Reginald J. Stapper

A Comparison of Precision for Three Deer Survey Techniques

Morning-drive, evening-drive, and night spotlight surveys for deer (Odicoleus virginianus and 0. hemionus) were conducted each quarter on 3 National Park Service (NPS) areas in Texas and New Mexico from January 1987 to March 1988. Spotlight surveys resulted in a larger number of deer seen on all 3 sites. Spotlight surveys had significantly (P = 0.002) greater precision than morning or evening surveys. Increasing beyond 3 the number of consecutive days surveys were conducted did not significantly improve the precision of morning surveys (P = 0.328) or spotlight surveys (P = 0.719). A power...

Evaluation of Two Lures for Furbearer Scent-station Surveys

Two odor attractants, Carman's Distant Canine Call (CDCC) and W-U lure, were monitored simultaneously at scent-station transects in 5 units of the Big Thicket National Preserve, Texas. We examined transects for furbearer tracks for 3 consecutive days quarterly from January 1987 through March 1988. Significantly (X2 = 26.9, df = 1, P < 0.01) greater numbers of furbearers were attracted to scent stations with CDCC than to those with W-U lure. We recommend CDCC over W-U lure for attracting furbearers to scent stations in Southeastern pine habitats.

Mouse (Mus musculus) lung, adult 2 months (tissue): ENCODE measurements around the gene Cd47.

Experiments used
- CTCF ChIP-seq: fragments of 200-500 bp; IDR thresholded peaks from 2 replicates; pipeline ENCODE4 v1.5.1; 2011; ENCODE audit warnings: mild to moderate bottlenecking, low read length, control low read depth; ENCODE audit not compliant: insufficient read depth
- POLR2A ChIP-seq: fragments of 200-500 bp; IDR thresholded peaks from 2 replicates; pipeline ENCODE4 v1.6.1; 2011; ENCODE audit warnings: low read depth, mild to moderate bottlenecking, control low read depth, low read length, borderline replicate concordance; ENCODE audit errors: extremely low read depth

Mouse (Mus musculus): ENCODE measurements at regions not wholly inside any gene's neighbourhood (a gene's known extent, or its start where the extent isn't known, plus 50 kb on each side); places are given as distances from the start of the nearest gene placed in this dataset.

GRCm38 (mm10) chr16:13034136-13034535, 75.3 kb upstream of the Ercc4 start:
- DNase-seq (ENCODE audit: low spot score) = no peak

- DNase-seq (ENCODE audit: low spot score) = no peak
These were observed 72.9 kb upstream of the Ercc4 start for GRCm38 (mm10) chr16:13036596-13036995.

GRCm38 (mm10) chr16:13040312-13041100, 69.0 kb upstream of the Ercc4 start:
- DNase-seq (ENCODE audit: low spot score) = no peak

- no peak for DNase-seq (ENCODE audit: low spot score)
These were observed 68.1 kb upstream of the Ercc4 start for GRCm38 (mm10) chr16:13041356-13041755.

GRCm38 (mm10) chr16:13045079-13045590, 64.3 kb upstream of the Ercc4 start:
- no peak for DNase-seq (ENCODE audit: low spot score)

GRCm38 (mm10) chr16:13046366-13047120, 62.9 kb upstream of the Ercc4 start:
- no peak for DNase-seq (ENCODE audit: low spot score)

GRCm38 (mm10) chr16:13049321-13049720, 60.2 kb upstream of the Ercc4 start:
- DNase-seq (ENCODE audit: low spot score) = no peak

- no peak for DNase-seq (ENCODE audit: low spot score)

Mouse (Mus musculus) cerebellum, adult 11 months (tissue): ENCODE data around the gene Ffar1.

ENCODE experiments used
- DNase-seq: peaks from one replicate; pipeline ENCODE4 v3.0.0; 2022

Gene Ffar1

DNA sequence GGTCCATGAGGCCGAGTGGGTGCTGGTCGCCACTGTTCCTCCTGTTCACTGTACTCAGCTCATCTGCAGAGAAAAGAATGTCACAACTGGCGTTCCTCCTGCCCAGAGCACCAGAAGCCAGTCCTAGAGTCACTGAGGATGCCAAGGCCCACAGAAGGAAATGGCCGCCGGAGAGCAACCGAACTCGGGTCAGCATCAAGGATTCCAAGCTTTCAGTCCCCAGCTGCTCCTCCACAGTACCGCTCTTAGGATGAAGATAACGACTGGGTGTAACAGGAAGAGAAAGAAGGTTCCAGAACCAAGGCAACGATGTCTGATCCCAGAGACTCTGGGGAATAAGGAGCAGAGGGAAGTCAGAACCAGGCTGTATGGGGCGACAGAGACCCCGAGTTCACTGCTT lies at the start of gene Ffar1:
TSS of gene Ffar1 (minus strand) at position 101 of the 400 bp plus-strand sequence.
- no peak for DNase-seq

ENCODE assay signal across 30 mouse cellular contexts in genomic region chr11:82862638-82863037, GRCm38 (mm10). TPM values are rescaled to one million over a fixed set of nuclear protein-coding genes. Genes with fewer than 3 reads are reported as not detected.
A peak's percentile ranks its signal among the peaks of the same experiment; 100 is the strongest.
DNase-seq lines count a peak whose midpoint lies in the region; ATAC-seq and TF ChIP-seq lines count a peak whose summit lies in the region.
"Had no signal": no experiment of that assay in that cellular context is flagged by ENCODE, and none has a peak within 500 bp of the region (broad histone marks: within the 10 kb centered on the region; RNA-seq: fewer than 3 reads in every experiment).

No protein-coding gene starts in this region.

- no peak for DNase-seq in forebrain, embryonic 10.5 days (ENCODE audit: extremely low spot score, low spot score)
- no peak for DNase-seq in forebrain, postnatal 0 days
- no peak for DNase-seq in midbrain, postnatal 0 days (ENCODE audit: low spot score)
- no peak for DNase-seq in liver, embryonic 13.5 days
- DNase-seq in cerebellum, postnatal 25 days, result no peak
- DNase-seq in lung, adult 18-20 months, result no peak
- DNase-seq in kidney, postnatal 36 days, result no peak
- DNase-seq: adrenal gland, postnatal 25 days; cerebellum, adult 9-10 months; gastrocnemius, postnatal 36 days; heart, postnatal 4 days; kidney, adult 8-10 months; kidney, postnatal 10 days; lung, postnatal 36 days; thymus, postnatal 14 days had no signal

A Comparison of Scent-station Surveys and Track Counts for Monitoring Furbearers

Scent-station and track-count transects were monitored simultaneously in 5 units of the Big Thicket National Preserve. We examined these transects for furbearer tracks for 3 consecutive days every 3 months from January 1987 through March 1988. Greater species diversity and species richness of furbearers were recorded on track-count surveys than on scent-station surveys on 4 of the 5 study units. The number of monitoring periods with no record of a species group was compared between the 2 techniques. Track-count surveys recorded "no presence" of a species group less often than scent-station...